In a city filled with sublime addresses suddenly alerted to the loss of quaint buildings, there was one such in south Calcutta that existed for almost half a century and judging by the stones and structure had been standing long before that. 30 Bondel Road the haunt of Calcutta's maddest of Mad Men. But how the Mad Men came to inhabit a bungalow with a back garden and endless halls with a stately wooden staircase at its heart was never really discussed.
The building when I came to it stood at one end of a narrow alley on the brink of what came to be known as Little Pakistan. One end of the lane took you past lazy policemen and an ex-Cm's house. The narrow overcrowded main road headed towards the oddly named Rifle Range Road and the Bondel Gate level crossing — there was no flyover then. Taxis would invariably refuse to take you and during the monsoons, the hollow area tended to fill like a bowl so that the Mad Men would reluctantly shrug off their suits and dhotis and don shorts and Hawaii chappals to wade through the waters.
The building had a vast back garden where Shaw Wallace tested its fertilisers. One could lean out of the mezzanine window to look down into the garden. When I first came to 30 Bondel Road that mezzanine window was the stuff of legends. Two Mad Men who played double roles as film stars had challenged each other late into the evening, after several glasses of Old Monk, from the Shaw Wallace godowns which were also downstairs, to a duel of daring. The one who believed he was most creative would have the guts to throw himself out of the window. One did, one didn't. The cabbages prevented any great mayhem, living advertisements for the efficacy of Shaw Wallace's fertilisers.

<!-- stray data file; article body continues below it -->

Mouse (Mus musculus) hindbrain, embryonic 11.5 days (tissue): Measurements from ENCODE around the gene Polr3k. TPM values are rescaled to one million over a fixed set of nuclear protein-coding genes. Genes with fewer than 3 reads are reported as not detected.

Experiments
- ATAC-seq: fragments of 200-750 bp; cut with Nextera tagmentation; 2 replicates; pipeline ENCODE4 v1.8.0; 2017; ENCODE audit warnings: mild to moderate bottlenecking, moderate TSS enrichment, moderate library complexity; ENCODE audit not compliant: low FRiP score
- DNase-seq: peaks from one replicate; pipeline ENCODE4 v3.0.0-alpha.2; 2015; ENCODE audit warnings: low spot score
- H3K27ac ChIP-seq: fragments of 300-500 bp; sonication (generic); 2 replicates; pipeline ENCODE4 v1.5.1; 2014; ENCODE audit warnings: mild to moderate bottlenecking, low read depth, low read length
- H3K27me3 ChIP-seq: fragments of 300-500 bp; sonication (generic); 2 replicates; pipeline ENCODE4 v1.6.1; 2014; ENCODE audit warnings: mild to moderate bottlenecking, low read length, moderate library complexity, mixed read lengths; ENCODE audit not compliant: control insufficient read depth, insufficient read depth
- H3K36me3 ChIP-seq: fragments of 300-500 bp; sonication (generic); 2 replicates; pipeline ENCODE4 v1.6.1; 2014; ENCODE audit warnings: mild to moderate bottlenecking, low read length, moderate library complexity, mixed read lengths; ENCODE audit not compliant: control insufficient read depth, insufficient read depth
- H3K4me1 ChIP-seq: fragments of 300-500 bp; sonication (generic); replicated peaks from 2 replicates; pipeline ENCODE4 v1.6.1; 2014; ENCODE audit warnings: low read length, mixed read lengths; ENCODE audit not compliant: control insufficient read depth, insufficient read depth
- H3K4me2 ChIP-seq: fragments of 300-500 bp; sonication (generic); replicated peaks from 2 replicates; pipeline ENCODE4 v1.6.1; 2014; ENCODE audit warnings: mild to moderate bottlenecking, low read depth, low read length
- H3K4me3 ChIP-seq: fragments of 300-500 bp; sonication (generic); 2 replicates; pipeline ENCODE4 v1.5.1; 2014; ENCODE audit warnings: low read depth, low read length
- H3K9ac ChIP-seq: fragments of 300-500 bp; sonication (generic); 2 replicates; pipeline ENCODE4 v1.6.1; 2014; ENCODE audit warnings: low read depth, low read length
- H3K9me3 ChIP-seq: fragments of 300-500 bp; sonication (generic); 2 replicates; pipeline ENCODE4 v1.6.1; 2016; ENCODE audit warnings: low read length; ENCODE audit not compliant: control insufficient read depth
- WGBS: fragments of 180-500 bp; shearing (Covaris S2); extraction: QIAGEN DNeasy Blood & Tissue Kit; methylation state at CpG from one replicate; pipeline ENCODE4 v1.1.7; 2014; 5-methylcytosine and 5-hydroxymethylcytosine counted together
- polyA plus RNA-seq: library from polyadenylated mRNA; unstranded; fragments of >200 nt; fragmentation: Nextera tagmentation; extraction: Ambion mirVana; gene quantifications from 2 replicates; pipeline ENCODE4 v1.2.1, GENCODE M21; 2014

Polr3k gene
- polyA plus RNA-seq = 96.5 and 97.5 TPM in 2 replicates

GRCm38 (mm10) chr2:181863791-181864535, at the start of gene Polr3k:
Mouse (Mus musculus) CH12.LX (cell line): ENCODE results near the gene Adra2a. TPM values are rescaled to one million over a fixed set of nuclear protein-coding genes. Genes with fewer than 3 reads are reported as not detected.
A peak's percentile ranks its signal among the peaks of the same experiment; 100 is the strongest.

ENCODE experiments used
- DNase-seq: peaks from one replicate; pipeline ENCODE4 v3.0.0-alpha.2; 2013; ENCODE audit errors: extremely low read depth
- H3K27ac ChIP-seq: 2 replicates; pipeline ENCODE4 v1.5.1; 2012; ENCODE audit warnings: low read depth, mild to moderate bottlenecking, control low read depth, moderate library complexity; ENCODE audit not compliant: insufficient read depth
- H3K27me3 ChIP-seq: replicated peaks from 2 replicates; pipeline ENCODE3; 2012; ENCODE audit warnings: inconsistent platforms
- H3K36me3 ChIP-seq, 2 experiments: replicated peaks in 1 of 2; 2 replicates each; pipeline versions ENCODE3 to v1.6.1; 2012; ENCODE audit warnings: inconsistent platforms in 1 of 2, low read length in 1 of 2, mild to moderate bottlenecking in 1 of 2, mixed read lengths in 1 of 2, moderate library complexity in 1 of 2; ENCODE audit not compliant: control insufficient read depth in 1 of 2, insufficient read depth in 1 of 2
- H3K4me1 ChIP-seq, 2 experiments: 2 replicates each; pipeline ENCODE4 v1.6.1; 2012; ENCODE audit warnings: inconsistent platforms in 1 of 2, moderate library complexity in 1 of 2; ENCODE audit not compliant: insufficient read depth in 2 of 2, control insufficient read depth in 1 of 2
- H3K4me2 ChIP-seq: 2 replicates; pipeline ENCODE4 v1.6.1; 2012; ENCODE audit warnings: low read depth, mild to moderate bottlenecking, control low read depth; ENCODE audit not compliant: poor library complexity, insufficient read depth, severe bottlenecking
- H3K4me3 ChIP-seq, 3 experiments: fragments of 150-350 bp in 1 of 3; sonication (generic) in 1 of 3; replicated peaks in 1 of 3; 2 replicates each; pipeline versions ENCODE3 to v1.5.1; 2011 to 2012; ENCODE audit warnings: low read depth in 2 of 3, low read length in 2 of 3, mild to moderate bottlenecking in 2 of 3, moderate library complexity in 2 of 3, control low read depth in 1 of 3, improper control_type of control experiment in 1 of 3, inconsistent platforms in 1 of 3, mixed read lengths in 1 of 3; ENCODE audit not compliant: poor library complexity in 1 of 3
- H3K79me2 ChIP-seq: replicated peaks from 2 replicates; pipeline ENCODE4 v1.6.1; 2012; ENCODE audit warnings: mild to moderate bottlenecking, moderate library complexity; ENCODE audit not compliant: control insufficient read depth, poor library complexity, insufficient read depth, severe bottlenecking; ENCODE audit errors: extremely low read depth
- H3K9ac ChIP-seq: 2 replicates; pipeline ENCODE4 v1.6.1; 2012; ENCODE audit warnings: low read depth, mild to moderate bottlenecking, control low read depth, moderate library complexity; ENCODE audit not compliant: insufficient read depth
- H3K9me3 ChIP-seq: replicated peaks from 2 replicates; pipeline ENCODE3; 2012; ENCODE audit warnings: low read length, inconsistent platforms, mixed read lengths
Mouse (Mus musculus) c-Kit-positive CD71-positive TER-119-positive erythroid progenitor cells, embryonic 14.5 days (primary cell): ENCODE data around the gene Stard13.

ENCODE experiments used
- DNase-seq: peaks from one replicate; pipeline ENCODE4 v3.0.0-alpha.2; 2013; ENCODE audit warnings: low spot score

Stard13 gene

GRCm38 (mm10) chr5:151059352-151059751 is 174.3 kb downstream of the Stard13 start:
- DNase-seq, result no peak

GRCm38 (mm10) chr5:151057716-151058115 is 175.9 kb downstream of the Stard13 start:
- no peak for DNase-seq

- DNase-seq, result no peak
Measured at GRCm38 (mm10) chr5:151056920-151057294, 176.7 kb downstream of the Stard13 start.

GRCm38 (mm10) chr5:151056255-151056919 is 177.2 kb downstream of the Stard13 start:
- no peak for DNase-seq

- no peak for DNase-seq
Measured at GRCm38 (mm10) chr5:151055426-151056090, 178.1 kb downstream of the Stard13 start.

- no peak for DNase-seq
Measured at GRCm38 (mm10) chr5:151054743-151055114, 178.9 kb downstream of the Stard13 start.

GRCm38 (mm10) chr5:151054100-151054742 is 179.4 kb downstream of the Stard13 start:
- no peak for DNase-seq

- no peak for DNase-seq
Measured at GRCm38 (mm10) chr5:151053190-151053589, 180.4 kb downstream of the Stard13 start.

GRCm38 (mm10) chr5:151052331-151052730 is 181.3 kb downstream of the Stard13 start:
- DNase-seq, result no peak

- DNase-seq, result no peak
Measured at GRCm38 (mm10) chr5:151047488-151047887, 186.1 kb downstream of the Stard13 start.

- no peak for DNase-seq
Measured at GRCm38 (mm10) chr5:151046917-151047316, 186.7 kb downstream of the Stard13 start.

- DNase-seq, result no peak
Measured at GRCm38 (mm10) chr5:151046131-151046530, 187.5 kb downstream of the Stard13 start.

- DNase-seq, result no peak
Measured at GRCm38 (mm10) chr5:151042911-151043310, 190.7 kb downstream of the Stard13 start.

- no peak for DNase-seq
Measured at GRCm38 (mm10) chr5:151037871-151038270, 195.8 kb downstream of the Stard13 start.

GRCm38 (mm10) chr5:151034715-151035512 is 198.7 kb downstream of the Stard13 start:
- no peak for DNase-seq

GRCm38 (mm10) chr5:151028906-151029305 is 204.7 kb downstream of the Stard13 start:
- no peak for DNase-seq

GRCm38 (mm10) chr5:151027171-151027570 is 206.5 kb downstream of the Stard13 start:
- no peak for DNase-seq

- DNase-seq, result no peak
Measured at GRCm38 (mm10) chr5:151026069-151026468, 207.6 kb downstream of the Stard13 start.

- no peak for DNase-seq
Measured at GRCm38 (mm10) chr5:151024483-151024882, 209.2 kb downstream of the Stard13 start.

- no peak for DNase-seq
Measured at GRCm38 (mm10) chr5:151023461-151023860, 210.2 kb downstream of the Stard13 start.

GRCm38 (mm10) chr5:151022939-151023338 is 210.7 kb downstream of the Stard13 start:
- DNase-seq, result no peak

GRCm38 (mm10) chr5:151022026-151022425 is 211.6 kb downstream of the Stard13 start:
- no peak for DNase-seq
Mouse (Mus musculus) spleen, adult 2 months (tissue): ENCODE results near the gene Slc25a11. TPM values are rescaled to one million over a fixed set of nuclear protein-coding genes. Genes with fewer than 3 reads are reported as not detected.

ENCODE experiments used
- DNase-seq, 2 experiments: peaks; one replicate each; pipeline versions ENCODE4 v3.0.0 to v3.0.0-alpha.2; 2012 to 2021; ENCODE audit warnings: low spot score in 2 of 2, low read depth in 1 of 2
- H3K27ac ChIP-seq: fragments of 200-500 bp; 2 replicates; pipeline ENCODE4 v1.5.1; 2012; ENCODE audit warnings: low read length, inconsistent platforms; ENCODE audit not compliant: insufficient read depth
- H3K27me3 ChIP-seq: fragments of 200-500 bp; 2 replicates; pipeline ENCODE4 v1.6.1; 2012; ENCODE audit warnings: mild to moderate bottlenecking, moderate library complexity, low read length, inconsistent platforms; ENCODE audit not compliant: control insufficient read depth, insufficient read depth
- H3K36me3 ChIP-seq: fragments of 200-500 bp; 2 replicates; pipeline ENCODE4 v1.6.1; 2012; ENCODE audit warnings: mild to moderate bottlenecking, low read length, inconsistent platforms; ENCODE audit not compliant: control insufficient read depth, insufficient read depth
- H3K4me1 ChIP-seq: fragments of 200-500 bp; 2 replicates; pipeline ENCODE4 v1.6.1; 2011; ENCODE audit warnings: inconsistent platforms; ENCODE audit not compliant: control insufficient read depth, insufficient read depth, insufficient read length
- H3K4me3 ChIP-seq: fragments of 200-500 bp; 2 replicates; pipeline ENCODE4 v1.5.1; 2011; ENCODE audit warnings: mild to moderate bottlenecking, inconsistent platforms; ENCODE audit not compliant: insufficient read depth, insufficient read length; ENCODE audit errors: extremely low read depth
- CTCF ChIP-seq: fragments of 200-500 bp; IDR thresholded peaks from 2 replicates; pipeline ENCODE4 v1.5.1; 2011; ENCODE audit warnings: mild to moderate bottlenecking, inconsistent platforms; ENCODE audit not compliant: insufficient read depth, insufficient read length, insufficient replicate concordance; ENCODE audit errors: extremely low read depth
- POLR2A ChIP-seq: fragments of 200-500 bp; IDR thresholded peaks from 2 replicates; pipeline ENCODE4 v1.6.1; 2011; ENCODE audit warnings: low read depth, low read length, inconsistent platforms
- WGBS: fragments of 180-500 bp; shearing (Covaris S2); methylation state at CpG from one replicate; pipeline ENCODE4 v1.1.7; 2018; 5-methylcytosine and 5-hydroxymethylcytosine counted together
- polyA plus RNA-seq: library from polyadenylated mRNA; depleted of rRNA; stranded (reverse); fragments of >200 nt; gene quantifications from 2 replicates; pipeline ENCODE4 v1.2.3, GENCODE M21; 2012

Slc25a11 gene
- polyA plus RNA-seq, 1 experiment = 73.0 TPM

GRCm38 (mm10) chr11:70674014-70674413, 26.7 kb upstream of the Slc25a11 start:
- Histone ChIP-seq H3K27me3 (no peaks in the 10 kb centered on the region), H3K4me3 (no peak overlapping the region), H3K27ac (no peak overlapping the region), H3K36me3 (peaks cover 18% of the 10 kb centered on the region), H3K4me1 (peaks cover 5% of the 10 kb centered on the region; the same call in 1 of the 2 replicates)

There was a tennis court sweep of a terrace, slightly raised from the rest of the floor, where the agency played cricket in winter, fringed with sighing palm trees. Legend also said that a wraith wringing her hands swept down from the terrace took a right turn along the corridor and disappeared into the powder room. But then, buildings like that asked for ball gowns and flounces, trails of perfume in the evening air. However the ghost story was enough perhaps to stop frequenters on the terrace, though there were other rooms set aside for whispers with parquet flooring and imposing wooden desks and armchairs, once the office was cleared of daily bustle.
Set as the backdrop to an inane world that was always trying to throw yesterday into the face of now, it was incongruous and it was magnificent.
30 Bondel Road as we knew it, no longer exists. It fell by the property wayside. When I heard it was being broken down I went into a babble of entertainment spaces and art galleries. Create a spin around the building, it was the place where Netaji had smuggled himself in some forgotten part of the forgotten years and a British conspiracy had been hatched. A few even believed me but said no one would be willing to transform what was a dinosaur in modern architectural terms. Redoing the interior without supporting funds would be killingly expensive. Far easier to turn it into a concrete sky stick with roof gardens and other expensive accessories, sleek streamlined and ungracious. Just another martyr to the city's obstinate wish to look like anywhere else.